Artist: Teresa Margolles
Venue: DAAD, Berlin
Exhibition Title: Sutura
Date: June 2 – July 22, 2018
Full gallery of images, press release and link available after the jump.
Images courtesy of daadgalerie, Berlin. Photos by Jens Ziehe.
The daadgalerie presents two new projects by Mexican artist Teresa Margolles, created during her stay in Berlin.
Teresa Margolles repeatedly addresses feelings of loss, pain, and emptiness provoked by everyday violence and its impact on individual destinies, on families and friends, and on a society in general. She works assiduously against the anonymization of the individual, the living, and the dead.
Margolles became known for, among other things, monochrome canvases whose ostensibly abstract and painterly aesthetic conceals the fact that they have been soaked with the blood of individuals murdered on the street. And it is only with this knowledge that her radical realism reveal itself. The canvas serves simultaneously as a support for blood and as the conveyor of a gruesome story that has actually taken place. The resulting works fit formally into the canon of Minimal Art, but make their “impact” with substances such as blood, body fat, or the water used to wash corpses, causing “viewers” to lose their typically distanced standpoint. With Teresa Margolles the work of art is by no means autonomous, but a revealing substantiation of intolerable social circumstances. In recent years, she has focused in particular on violence against women in Latin America.
Margolles’s experiences in Berlin inspired her to create the project The Others. Surprised by the number of young Mexicans and Central Americans living in the city, Margolles became interested in their individual life stories. She developed a project that allowed her to learn more about their situations and their varying personal experiences and to make their voices heard. The participating individuals live in different parts of the city and reflect entirely different life situations, desires, fears, and longings. Margolles was interested first and foremost in learning about their histories of violence in their respective homelands and their situations today in local society.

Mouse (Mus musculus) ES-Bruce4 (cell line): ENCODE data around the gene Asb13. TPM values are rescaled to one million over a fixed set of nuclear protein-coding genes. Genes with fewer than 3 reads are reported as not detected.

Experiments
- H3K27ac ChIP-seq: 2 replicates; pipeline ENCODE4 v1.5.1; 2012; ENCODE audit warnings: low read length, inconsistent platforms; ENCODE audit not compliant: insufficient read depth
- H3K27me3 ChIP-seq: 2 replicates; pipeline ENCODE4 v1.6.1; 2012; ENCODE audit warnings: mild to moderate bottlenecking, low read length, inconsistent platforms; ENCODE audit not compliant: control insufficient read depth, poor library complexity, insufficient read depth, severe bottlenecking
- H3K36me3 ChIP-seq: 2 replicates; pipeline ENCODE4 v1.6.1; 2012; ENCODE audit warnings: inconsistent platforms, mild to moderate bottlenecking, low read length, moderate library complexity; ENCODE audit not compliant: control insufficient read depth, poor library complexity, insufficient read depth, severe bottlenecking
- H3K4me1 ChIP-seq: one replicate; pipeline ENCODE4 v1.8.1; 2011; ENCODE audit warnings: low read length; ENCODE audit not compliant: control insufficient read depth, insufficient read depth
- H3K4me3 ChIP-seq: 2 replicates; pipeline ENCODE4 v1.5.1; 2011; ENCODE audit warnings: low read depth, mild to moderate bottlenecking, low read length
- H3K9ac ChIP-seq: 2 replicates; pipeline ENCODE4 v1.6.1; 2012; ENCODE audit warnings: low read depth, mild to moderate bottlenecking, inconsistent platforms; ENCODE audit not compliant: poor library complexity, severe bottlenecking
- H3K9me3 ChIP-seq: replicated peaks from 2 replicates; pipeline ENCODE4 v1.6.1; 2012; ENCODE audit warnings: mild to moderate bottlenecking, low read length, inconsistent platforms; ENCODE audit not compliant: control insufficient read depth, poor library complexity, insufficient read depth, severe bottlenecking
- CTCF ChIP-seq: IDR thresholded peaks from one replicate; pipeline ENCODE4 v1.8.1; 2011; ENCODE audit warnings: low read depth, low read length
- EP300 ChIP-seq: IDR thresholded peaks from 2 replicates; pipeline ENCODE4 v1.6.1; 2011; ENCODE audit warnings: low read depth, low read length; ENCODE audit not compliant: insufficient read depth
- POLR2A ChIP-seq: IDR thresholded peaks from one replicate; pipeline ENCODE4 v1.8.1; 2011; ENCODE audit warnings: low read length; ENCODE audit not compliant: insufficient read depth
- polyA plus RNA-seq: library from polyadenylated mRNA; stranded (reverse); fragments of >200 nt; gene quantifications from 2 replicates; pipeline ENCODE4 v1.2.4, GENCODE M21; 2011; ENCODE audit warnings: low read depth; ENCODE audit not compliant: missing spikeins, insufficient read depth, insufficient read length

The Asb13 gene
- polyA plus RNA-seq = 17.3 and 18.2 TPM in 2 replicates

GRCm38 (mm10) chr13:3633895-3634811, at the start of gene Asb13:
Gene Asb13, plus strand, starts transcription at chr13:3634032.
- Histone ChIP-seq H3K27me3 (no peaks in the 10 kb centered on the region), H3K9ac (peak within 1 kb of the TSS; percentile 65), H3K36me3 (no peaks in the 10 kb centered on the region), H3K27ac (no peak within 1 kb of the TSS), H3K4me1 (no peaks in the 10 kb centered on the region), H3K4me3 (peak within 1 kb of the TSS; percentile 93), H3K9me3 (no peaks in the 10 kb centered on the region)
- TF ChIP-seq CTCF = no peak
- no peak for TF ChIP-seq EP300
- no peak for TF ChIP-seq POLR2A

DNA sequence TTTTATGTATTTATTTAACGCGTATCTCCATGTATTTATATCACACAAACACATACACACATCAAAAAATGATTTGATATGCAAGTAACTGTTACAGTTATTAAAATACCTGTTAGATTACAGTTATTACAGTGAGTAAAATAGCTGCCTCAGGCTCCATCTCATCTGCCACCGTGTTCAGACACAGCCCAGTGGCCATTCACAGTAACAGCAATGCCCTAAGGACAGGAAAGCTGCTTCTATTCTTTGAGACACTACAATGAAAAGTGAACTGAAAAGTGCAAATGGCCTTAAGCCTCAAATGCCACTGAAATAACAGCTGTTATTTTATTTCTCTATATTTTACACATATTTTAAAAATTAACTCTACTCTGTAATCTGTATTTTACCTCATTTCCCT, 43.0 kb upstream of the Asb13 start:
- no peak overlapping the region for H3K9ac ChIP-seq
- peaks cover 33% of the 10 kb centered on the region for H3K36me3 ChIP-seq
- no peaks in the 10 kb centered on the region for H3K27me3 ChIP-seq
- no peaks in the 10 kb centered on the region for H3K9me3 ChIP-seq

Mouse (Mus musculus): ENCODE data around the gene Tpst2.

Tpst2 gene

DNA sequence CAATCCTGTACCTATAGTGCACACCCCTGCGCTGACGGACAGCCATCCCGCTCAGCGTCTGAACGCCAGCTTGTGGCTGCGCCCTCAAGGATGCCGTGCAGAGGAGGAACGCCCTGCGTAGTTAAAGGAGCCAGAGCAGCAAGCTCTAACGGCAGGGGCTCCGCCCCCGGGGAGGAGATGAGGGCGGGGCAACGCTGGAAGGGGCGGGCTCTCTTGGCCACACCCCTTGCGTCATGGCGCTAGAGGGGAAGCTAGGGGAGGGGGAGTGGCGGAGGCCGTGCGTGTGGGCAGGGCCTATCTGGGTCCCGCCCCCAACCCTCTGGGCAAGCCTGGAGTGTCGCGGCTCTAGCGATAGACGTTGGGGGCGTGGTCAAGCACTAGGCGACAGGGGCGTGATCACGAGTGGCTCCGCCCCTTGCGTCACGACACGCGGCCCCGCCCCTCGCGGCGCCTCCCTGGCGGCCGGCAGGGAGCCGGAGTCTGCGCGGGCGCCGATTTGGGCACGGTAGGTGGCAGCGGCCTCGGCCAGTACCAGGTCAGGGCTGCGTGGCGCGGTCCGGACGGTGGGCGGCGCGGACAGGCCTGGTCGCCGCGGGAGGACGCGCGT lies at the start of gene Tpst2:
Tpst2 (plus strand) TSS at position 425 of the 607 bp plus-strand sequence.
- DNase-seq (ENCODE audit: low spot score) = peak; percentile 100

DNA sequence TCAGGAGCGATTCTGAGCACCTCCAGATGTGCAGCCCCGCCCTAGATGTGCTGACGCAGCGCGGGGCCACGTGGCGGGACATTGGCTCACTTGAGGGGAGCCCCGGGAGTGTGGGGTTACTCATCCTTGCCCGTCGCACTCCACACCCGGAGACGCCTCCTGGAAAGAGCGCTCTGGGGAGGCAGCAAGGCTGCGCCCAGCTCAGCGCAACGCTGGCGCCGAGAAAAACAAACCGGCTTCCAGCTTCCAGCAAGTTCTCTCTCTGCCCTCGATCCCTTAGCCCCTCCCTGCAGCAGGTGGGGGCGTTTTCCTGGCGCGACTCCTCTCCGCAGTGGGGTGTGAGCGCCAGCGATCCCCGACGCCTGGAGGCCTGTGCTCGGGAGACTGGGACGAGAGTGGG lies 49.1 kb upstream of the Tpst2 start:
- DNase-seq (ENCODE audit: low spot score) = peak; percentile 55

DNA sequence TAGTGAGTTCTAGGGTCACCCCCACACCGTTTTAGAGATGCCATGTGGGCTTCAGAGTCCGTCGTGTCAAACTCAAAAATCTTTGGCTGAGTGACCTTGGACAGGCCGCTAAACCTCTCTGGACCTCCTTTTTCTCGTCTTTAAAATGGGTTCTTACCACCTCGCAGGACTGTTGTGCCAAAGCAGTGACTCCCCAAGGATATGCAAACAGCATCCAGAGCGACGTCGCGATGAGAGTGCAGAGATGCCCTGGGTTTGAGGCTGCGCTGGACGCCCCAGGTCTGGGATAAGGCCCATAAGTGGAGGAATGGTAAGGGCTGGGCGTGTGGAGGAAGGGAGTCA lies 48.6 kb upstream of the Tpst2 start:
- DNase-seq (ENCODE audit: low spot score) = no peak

She invited fourteen people to participate in an artistic intervention: a cloth used to wipe up the blood of an individual murdered on the streets of Guadalajara becomes a symbol for narratives laced with violence. Participating individuals each embroidered a line in the cloth and then told their own story. The tradition of embroidery serves here—formally reduced to an abstract line, but each with its own “handwriting”—as a preparatory, meditative process for ensuing narratives.
Individual sessions with participants took place from October 2017 to May 2018. The embroidery was completed in silence in the artist’s studio in about an hour. The participants were here confronted with the fabric and its history for the first time. The subsequent narratives were recorded, transcribed, and compiled into a publication.
In the exhibition space, passages from the participants’ stories, spoken by themselves in Spanish, can be heard over speakers built into the wall. The extended versions of the stories are available in three languages (Spanish, English, German) in the accompanying publication Los Otros / The Others / Die Anderen (2018).
The wall installation La Gran América (2018) consists of hand-formed clay tiles, created with material extracted from the Rio Bravo and further processed in the border town of Ciudad Juárez, both settings of traumatic experiences of escape. The work is both a memorial to the dozens of migrants who perish daily attempting to cross the river as well as those who have managed to escape.
With the tiles’ format, Margolles references the culture of remembrance of the ‘Stolpersteine’ that are present everywhere in Berlin. Accordingly, the title The Others encompasses all the groups represented in the exhibition, the living and the dead, the departed and those who have remained, as well as the visitors to the exhibition who are confronted with the works.
Link: Teresa Margolles at DAAD